In this rapid fire world of sound byte journalism, a new report claims that mentally ill soldiers are being propped up on meds and redeployed without counseling. Is it true?
According to The Hartford Courant, "the U.S. military is sending troops with serious psychological problems into Iraq and is keeping soldiers in combat even after superiors have been alerted to suicide warnings and other signs of mental illness." If true, these are damning allegations to make during a time when public support is strained at best for a lengthy war.
Following a link from MyDepressionSpace.com, I followed the trail further past the Christian Science Monitor to the original source itself: The Hartford Courant. What I found at first seemed to be a string of strawman style arguments linked together with unfounded claims, but after the hyperbole the article settled into some very thorough reporting - six pages long. There was much there to be concerned about, if true.
We live in a super pill society where an incredible amount of faith is placed on a pharmaceutical solution for any problem. Side-effects are often down played (at least in my experience) and the benefits of the medications are celebrated. You, too, can be cured with absolutely no effort on your part - just stay medicated for life! Is it any wonder why Big Pharma is big business?
The problem with this approach, aside from being naive and irresponsible, is that it is also potentially harmful over time to the psyche. Pills don't make psychological issues go away - they mask them and reduce them. Technically, one should use the pill as a crutch to limp along to a healthier mental state. Instead, pills are pushed as magic elixirs. All too often the medications are casually used as cures with no effort made to pursue cognitive training or psychological evaluation. As the Hartford Courant discovered, this magic elixir helped prop up soldiers to be sent back out into combat.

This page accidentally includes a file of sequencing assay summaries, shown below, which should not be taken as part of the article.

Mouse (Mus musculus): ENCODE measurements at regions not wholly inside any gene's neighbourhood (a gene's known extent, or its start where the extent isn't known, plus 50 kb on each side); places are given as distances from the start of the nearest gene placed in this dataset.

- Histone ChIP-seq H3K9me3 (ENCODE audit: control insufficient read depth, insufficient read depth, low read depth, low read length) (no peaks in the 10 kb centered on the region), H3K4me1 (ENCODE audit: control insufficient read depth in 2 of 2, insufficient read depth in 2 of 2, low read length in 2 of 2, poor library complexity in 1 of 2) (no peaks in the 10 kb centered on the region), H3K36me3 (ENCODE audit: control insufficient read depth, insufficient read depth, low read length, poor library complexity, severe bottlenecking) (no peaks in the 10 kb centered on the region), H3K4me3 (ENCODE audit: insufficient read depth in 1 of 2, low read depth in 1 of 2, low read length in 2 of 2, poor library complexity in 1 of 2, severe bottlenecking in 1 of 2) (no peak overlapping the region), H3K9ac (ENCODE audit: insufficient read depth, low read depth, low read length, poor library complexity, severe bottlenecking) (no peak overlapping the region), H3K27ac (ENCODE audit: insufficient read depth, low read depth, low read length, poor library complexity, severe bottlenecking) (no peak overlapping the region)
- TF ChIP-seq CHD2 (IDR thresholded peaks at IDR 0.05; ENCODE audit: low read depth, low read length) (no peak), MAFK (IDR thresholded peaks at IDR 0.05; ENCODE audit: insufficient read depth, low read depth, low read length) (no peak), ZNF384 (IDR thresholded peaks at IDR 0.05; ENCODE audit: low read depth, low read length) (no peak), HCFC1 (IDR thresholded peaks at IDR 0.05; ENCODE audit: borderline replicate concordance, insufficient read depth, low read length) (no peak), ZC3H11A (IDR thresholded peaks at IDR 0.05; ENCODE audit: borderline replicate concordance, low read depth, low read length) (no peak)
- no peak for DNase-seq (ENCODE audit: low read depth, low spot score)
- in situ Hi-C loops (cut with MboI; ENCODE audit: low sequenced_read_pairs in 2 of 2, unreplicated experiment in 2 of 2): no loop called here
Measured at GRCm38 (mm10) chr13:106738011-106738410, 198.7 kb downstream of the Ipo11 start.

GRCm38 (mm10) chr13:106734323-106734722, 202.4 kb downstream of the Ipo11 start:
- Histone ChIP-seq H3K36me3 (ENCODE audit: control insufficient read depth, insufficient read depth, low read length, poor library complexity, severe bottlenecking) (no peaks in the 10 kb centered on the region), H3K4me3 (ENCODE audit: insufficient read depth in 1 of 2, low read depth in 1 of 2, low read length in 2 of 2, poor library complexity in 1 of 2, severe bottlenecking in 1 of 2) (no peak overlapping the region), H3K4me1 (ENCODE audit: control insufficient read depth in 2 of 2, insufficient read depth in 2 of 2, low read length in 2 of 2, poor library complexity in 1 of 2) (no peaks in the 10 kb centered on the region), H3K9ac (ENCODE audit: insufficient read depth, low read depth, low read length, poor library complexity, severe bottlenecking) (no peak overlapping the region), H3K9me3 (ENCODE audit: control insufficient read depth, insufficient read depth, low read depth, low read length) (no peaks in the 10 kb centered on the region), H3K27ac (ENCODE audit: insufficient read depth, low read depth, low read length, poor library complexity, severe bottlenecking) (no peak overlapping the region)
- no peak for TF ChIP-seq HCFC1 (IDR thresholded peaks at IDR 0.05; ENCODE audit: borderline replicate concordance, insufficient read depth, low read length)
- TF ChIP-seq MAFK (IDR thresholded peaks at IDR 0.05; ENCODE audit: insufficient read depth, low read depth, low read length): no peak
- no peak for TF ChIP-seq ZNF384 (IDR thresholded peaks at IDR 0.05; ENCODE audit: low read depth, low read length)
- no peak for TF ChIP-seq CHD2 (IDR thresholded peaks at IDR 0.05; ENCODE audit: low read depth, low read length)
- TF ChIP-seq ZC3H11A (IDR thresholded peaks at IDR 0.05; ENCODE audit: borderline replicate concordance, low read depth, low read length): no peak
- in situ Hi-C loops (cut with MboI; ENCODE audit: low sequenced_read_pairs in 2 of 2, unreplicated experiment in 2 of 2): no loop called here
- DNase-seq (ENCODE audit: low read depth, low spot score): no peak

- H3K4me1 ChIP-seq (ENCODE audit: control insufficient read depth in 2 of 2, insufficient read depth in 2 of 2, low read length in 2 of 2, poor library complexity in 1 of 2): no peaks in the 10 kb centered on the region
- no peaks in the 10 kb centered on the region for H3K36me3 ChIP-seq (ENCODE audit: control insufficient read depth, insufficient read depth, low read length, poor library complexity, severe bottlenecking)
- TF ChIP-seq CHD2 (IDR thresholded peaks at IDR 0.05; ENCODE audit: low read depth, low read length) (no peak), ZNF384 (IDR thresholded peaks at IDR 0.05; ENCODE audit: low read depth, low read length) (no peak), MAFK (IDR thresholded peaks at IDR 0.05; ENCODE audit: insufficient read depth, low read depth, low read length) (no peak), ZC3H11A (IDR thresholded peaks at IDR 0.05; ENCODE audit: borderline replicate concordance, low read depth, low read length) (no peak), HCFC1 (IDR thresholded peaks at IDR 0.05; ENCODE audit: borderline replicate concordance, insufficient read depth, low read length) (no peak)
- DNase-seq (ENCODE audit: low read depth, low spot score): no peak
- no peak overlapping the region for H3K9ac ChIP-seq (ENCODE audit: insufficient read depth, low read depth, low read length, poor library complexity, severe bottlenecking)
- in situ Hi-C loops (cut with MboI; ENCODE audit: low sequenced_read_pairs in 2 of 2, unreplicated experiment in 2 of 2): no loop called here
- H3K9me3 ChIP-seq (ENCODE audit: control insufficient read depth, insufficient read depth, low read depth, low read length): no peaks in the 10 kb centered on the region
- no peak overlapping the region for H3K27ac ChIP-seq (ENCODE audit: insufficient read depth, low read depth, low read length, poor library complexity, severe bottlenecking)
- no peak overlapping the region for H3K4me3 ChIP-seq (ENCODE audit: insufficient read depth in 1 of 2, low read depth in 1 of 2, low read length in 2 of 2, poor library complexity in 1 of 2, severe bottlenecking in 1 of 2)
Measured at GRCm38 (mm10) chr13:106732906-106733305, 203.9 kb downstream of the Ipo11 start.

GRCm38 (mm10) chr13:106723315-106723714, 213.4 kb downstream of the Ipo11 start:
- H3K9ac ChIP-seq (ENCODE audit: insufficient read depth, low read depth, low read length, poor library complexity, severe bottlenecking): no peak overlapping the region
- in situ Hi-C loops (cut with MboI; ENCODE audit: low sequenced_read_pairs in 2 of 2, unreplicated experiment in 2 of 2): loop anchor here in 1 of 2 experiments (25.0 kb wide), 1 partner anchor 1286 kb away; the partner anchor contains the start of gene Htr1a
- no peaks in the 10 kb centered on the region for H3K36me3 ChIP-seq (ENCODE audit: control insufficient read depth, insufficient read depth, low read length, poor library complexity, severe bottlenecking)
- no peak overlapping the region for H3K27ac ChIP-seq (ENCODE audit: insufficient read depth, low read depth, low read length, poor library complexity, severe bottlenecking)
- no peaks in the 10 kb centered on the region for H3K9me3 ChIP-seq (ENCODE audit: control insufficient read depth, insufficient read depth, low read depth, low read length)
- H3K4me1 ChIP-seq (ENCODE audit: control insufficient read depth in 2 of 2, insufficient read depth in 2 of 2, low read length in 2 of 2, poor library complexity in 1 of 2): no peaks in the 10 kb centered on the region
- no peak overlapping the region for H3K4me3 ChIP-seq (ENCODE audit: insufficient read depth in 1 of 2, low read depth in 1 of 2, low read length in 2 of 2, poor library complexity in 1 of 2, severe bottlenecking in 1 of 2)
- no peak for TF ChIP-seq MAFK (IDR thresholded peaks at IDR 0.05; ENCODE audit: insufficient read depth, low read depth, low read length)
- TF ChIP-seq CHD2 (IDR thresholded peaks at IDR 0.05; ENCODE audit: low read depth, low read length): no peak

I definitely recommend reading the article. It is a fantastic example of the dangers of relying on medication alone to fix complicated mental problems. When there is pressure to fill the ranks during war time with a poor understanding of mental health or an unhealthy dependence on psychotropics to replace counseling, there will be abuses. However, I should caution my readers that like any media report, there is undoubtedly bias and sensationalism present in the report.
For example, the article claims that the "Military data show that deaths in Iraq due to all non-combat causes, such as accidents, rose by 32 percent from 2004 to 2005." This statistic by itself sounds alarming until other facts are correlated. Did you know that "Army statistics show that 59 soldiers killed themselves in Iraq through the end of last year - 25 in 2003, 12 in 2004, and 22 in 2005. Twelve Marine deaths also have been ruled self-inflicted." By these statistics, suicide is down 12% from 2003, but The Hartford Courant didn't bother reporting that as a fact.
The article further states that "Of the more than 500 non-combat deaths among all service branches since the start of the war, gunshot wounds were the second-leading cause of death, behind vehicle crashes but ahead of heart attacks and other medical ailments." This is a statistic meant to support the weight of their claim that suicide is on the rise and is worse than heart attacks and, for example, gout. But what do these numbers really mean? That more servicemen outside of combat died by gunshot wounds than heart attacks? Is this a surprise? They are at war. Those soldiers are equipped with weapons that use bullets to kill things. There are bound to be accidents involving bullets outside of combat. This is a weak and specious argument at best.
The strength of the article is found deeper within where soldiers suffering from mental disabilities give testimony of how they were deployed despite their mental conditions. The authors of the article could be guilty of cherry picking the worst case scenarios. They certainly didn't quote any soldiers who were diagnosed, medicated, and did just dandy in the theater of war. Still, personally knowing how casual many doctors are when prescribing psychotropics, I wonder if there is a bit of truth to their claims. I welcome any heightened scrutiny in regards to this matter. Pills should not be used to replace healing and therapy. The prescribing of these mind-altering medications to young men who will be unsupervised while on the dosage is, frankly, irresponsible.
Personally, some aspects of the report reek of sensationalism and manipulation. I will remain skeptical until the report's findings can be verified by additional sources. However, if the allegations are true and young men are being pushed out into battle when they are not mentally fit, then heads should roll. Especially when some of those men take their own lives to escape the pain and anxiety of modern combat.
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